to shorten the piece to the required length, this time of 0.875 in (as
seen in figure 3b & 4b) and zero the x-coordinate of the machine.
We then set the diameter rating on the lathe to .25 in (as seen in

figure 5b & 6b) and proceeded to cut a .188 in diameter shoulder on


the piece. We used a file while the piece was still being turned to
dull the edges of the shoulder into a slight chamfer. We then stopped
the machine, turned the piece around and repeated the same steps
to make an identical cut on the other side (as seen in figure 7b).
These steps resulted in a finish product (as seen in figure 1b).

Pin A Process

Figure 1a

Figure 2a

Figure 5a
Figure 4a

Figure 7a

Figure 3a

Figure 6a

Pin B Process

Figure 2b

Figure 3b

Figure 3b

Figure 4b

Figure 5b
Figure 6b

Figure 7b

Hing A & Hinge B


Hinge A & Hinge B (as seen in figures 1A & 1B) were
manufactured one by each lab partner. For Hinge A, we were given a
stock cylindrical steel piece of about 1.01 inches in height and 0.75
inches in diameter. This piece was already cut to size so there was no
need to make a zero-cut using the lathe.

Upon setting the piece in the

Lathe, two rough cuts of approximately 0.27 inches in diameter were


made with application of some oil lubricant (about half the distance of
the desired length each time). The final cut was made by setting the
diameter to 0.25 inches and running it along the face until the desired
0.125 inch shoulder length was arrived at. The edges of the piece were
then filed down, the part was flipped around and the above process was
repeated to arrive at a symmetrical part with the appearance and
dimensions of (figure-1).

The part was then placed in the milling

machine, which was pre-zeroed, to center-drill and then drill a 5/16


diameter hole in the center body of the hinge.

The hand tapping

machine was then used to thread the hole by first correctly positioning
the part in the vice using the guide accessory and then using the tapper
to thread the hole. It became clear the importance of using the guide
accessory first to make sure the part is lined up perfectly, when after the
initial threads were a little tight and the part was put back into the
tapping machine, the guiding tool was neglected to be used and the
structural integrity of the part was nearly sacrificed.

Adjusting the

position to the original tapping and running it through again managed to


take care of this problem and resulted in the finished product (as seen in
Figure 1B).
A nearly identical process was undertaken for Hinge B to arrive
at a part with dimensions seen in (Figure 2B). The difference, aside from
the dimensions, was that the hole was not threaded in this piece, but
rather it was center-bored using the milling machine and as seen in

(Figure-2B). But the flat edge as seen in this same figure was created
using the milling machine. The milling machine was pre-set to make a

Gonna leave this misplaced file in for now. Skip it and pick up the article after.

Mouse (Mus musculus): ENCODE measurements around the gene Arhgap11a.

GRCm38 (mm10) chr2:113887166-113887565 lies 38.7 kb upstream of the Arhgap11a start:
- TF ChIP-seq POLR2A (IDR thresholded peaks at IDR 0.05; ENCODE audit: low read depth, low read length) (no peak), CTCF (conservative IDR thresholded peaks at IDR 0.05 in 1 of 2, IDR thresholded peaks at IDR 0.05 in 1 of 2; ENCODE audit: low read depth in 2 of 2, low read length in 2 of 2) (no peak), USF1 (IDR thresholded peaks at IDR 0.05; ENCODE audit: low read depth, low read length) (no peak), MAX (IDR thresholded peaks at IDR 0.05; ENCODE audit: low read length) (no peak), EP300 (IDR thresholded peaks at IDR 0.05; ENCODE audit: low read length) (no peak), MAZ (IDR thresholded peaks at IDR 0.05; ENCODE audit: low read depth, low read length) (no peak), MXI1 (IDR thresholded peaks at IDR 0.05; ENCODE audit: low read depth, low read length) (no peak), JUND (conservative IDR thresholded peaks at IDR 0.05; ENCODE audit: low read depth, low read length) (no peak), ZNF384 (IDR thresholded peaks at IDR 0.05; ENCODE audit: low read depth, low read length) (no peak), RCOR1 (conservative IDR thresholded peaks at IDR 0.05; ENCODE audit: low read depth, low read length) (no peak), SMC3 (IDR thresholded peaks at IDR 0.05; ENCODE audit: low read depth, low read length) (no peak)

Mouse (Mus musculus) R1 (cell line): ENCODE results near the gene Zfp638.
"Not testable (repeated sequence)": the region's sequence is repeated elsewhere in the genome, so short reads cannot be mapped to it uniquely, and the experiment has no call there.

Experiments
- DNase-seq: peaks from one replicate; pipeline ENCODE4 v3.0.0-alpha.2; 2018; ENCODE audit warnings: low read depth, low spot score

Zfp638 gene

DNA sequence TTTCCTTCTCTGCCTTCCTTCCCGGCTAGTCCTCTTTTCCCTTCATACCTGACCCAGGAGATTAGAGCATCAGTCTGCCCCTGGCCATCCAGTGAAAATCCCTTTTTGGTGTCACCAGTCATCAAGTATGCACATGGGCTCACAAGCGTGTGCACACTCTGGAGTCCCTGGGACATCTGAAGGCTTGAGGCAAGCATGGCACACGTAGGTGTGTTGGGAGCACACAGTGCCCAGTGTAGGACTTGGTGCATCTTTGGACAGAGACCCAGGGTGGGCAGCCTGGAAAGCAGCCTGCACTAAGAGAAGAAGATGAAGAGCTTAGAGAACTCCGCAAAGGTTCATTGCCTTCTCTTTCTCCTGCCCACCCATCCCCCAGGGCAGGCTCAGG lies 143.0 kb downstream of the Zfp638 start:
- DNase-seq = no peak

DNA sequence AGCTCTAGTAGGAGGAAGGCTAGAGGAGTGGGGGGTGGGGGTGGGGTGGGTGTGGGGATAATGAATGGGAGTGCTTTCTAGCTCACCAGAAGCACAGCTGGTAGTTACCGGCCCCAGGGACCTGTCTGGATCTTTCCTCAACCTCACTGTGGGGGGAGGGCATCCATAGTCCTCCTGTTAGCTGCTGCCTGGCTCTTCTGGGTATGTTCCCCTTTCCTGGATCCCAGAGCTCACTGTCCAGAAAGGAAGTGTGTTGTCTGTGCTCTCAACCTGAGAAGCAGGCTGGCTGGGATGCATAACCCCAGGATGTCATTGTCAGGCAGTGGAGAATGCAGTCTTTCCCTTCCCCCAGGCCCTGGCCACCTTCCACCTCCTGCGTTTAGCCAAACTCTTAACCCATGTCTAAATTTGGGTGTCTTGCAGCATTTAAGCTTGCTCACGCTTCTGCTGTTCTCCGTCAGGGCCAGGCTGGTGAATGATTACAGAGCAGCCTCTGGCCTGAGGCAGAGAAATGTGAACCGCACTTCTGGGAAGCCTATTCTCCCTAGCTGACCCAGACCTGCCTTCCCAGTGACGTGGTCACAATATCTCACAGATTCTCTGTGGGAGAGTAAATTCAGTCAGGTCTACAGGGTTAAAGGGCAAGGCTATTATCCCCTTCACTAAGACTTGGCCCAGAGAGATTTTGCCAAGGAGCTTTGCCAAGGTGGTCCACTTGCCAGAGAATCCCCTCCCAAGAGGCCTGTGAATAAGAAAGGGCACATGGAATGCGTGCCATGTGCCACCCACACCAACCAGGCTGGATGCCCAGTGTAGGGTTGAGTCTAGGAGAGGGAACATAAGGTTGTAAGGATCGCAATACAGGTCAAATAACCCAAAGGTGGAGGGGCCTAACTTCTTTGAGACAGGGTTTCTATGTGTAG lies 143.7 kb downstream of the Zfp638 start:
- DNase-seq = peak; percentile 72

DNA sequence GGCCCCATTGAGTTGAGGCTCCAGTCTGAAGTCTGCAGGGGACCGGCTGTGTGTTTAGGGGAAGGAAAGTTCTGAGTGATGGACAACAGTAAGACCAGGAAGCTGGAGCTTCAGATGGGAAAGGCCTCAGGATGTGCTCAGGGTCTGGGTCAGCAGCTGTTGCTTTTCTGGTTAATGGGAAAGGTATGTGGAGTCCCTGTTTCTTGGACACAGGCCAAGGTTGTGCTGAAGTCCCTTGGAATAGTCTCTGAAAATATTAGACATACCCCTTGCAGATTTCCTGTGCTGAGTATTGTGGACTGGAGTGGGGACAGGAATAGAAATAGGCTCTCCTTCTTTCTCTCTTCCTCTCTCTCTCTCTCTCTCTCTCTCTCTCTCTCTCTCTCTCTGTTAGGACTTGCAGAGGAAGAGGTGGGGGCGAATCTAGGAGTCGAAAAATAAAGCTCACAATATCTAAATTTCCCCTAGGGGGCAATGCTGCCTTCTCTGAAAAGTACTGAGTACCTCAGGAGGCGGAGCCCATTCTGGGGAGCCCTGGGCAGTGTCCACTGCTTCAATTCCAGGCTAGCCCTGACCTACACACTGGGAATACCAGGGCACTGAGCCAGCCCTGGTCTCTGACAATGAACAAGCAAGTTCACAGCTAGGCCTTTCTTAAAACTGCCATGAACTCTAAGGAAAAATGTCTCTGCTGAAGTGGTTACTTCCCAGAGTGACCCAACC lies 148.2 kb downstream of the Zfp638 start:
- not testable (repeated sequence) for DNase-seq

flat swipe cut across the surface.

Overall this laboratory was rather

straightforward and routine, and each student was only responsible for
one hinge. Both hinges came out rather nicely.

Grip A & Grip B


For the manufacturing of the grips we started out with two metal
blocks of dimensions seen in (Figure-1A & Figure-1B). We then drilled
the blocks with .312 inch diameter holes by setting them in the milling
machine, center-drilling and then drilling all the way trough. The
blocks were then set in the lathe, which had been equipped with the
appropriate readout to make a 45 degree cut into the center of the
respective blocks by sweeping the end-mill bit all the way across it.
Each block was then flipped and another 45 degree cut as made to
create a perpendicular groove all the way across one side of the block
and complete the manufacturing of the grip. The figures below show
the precise dimensioning and details of each part.

(Figure-1A)

(Figure 1B)

(Figure-2A)

(Figure 2B)

(Figure-3A)

(Figure 3B)

Part List
Brace A (2)
Brace B (2)
Pin A (3)
Pin B (3)

Also supplied with threaded turn-bolt

and pin
Hinge A (1)

for final assembly

Hinge B (1)
Grip A (1)
Grip B (1)

Assembly Process
In the final lab, once all the necessary individual parts had been
assembled, it became time to assemble the clamp. First the two Brace
Bs were connected using three Pin Bs, Hinge B, and Grip B. This
section of the clamp had to be assembled first because the Brace Bs
are held inside the two Brace A plates using a pin B. After laying Brace
A down on the table and inserting the remaining pins, hinge and Grip
into the appropriate holes, we carefully placed the second Brace A on
the top shoulder of the pins, hinge, and grip. This process proved fairly
challenging, and required a bit of filing of the holes to make all the pins
fit in the right place. After the frame of the clamp was structurally
achieved, we used the rounded end of a hammer to mushroom the
tops of the pins and grips down to keep them from sliding out. We
then threaded the crankshaft through the threads of Hinge A and into

the center bore of Hinge B. After finagling the bolt into place we used
an Allen wrench to screw in the little pin through the back of Hinge B
and into the threaded bolt to fix the bolt to the Hinge. The clamp was
then fully functioning and ready to use
Conclusion
Overall we both agree that this was a great-hands on project. It
was really cool to learn how to use the different types of heavy
machinery. Manufacturing each individual part was satisfying, but
seeing it all come together in the end was awesome and provided a
great sense of accomplishment when everything fit together and
functioned properly. The professor and lab supervisor both did a great
job overseeing the operations in the lab, and they were very helpful
when questions came up. The lab reports grew to be a little tedious,
but they were a good way to reinforce the procedure and practice
using the language and terminology. Overall the project was an
enjoyable one, and the Lab as a whole was more fulfilling and
interesting than any other we have experienced here at Union.